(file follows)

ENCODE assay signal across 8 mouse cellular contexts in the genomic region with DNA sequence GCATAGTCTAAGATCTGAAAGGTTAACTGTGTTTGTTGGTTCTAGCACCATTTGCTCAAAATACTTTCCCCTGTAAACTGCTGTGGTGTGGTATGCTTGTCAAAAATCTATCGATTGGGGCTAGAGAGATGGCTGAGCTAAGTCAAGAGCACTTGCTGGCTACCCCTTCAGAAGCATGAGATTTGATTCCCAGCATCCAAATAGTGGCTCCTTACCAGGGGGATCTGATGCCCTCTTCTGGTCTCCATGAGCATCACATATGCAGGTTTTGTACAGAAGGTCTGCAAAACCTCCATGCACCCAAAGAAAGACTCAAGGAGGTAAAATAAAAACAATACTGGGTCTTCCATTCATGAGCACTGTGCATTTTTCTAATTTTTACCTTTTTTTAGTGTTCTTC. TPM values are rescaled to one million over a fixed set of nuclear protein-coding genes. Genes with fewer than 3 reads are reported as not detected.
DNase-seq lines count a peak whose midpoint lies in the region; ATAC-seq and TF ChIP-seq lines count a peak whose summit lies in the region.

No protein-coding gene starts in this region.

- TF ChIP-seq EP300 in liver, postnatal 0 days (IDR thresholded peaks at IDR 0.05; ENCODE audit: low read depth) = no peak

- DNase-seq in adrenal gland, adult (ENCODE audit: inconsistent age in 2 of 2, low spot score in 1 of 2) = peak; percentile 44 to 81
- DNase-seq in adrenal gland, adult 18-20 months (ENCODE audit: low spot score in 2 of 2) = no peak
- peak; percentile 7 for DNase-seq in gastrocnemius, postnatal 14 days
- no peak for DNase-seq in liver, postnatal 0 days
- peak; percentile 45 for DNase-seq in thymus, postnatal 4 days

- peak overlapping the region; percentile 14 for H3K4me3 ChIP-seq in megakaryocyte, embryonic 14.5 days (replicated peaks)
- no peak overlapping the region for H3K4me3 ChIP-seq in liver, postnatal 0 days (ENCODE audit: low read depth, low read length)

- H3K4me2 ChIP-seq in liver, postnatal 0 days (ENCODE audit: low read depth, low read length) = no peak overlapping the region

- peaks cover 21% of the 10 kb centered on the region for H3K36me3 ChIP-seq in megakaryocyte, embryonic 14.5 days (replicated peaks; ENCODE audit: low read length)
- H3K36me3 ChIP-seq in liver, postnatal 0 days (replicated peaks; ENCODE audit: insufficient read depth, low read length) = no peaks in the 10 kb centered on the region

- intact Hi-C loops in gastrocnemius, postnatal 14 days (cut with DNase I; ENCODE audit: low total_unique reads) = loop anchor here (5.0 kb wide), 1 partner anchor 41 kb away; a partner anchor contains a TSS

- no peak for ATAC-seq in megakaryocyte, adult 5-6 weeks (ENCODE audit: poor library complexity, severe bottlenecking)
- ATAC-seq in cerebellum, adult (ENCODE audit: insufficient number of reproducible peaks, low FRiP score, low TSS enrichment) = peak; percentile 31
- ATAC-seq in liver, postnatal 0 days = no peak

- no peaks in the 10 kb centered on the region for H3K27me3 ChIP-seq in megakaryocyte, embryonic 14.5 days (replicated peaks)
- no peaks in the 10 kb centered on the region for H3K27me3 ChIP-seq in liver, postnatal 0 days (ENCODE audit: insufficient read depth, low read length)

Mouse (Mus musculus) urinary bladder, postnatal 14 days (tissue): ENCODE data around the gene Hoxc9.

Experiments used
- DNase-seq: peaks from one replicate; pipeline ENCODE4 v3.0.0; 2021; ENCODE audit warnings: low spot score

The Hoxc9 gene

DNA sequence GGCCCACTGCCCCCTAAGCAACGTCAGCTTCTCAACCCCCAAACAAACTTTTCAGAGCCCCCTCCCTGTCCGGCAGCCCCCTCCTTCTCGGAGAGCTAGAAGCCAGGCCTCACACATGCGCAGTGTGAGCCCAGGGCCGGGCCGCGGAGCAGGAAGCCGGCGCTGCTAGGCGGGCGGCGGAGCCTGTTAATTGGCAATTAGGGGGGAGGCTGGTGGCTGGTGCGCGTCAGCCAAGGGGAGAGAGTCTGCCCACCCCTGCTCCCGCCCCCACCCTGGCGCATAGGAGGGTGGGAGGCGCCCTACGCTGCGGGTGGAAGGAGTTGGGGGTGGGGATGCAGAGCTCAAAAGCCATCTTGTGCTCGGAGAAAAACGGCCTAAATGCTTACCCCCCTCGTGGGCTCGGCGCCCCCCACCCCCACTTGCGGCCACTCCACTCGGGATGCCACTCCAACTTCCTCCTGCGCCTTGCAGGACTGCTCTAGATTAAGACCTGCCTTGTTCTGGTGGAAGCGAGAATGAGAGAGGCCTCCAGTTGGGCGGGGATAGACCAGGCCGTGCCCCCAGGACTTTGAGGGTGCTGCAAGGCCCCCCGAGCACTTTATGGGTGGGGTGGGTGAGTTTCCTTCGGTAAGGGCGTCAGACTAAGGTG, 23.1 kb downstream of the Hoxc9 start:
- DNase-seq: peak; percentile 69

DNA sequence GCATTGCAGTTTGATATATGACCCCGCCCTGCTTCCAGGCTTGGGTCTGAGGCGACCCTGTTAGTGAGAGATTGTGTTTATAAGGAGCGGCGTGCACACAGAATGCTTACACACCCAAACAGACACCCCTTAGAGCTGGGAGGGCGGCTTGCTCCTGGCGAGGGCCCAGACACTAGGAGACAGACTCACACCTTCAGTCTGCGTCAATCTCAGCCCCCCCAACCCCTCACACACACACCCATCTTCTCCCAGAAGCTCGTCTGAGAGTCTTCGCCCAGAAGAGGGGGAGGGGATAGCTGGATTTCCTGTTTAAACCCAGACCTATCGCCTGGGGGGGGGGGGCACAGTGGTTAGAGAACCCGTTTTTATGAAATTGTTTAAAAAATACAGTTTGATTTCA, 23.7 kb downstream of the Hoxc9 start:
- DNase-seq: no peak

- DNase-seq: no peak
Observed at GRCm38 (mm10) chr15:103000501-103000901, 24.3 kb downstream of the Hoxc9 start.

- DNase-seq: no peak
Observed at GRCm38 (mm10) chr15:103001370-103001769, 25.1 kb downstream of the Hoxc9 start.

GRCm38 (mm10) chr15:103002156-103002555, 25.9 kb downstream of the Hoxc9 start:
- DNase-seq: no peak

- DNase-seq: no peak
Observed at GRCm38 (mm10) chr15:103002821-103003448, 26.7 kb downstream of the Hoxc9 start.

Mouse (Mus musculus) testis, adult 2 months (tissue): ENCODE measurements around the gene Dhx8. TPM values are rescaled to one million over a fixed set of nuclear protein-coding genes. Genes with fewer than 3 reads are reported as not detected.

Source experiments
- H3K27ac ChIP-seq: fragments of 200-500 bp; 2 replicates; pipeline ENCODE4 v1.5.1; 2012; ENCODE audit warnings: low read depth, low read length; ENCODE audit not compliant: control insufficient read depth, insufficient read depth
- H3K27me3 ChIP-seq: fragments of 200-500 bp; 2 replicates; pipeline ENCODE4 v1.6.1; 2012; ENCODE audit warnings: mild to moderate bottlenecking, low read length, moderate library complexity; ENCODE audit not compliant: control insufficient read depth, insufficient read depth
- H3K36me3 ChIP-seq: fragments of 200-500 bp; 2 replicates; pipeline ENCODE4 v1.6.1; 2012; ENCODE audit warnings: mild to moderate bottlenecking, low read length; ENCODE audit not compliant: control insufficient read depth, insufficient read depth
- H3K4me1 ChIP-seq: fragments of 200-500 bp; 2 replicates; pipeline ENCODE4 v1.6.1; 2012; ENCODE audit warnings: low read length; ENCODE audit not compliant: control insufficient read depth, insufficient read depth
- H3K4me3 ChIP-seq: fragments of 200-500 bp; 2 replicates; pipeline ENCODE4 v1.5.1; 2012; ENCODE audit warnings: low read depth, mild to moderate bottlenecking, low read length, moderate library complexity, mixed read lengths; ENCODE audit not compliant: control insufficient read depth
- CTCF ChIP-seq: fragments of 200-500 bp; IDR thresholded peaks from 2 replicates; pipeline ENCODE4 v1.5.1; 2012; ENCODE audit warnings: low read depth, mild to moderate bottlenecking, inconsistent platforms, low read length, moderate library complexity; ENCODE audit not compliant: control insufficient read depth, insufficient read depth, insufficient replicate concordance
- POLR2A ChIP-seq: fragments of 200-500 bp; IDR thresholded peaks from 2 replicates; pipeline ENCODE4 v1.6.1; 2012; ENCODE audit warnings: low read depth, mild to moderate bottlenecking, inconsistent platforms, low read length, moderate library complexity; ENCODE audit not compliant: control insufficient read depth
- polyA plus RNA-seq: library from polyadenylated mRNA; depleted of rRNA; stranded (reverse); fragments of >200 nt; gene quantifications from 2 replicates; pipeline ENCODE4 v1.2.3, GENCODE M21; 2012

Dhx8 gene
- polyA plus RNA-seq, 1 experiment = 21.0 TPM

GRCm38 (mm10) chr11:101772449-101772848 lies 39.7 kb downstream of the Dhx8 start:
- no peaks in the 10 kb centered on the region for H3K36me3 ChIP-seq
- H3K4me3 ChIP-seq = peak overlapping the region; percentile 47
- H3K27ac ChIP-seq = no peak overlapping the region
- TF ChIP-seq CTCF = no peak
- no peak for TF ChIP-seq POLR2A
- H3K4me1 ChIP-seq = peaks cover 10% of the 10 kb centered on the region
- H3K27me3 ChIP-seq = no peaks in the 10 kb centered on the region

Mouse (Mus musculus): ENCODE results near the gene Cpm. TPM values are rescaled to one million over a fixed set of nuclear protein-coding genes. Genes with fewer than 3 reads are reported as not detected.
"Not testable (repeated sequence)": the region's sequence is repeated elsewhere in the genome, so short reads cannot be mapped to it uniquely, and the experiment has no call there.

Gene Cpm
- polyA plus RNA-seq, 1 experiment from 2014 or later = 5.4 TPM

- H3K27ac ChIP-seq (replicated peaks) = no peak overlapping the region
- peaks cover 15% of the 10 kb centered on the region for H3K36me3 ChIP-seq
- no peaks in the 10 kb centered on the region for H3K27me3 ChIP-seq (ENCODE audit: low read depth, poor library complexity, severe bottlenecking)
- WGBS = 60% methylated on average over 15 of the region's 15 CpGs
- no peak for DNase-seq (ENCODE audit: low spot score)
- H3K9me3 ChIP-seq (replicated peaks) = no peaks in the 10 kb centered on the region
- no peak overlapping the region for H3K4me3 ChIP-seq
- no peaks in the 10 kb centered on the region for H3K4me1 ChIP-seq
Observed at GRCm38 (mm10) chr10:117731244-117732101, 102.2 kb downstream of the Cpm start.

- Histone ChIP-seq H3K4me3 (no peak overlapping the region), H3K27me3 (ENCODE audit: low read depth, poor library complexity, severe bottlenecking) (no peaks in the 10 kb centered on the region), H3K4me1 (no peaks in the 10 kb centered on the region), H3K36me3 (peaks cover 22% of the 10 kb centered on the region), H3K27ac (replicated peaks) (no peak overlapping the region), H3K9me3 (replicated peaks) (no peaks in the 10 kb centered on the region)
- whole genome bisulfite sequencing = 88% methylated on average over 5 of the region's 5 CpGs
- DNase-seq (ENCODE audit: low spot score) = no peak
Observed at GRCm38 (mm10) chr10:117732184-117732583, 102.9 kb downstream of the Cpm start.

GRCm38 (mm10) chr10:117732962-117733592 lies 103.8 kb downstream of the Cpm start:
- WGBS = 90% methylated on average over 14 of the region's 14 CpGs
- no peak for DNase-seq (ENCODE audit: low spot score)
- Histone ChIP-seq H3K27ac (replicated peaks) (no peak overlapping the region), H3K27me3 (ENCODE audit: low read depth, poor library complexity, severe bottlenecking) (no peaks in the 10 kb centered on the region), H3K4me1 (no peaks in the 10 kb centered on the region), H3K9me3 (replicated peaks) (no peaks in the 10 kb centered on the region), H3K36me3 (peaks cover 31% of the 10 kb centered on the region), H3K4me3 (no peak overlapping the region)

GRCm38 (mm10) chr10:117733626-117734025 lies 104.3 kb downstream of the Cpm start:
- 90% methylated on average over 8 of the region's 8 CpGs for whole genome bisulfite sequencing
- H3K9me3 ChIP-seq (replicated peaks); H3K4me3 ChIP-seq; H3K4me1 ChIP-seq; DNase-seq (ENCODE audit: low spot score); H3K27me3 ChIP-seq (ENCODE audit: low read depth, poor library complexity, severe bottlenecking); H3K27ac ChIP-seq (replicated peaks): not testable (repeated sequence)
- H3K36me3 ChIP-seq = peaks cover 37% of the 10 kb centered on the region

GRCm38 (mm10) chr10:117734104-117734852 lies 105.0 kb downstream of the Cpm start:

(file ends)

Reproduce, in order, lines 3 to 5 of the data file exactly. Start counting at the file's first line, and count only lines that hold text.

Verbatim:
No protein-coding gene starts in this region.

- TF ChIP-seq EP300 in liver, postnatal 0 days (IDR thresholded peaks at IDR 0.05; ENCODE audit: low read depth) = no peak

- DNase-seq in adrenal gland, adult (ENCODE audit: inconsistent age in 2 of 2, low spot score in 1 of 2) = peak; percentile 44 to 81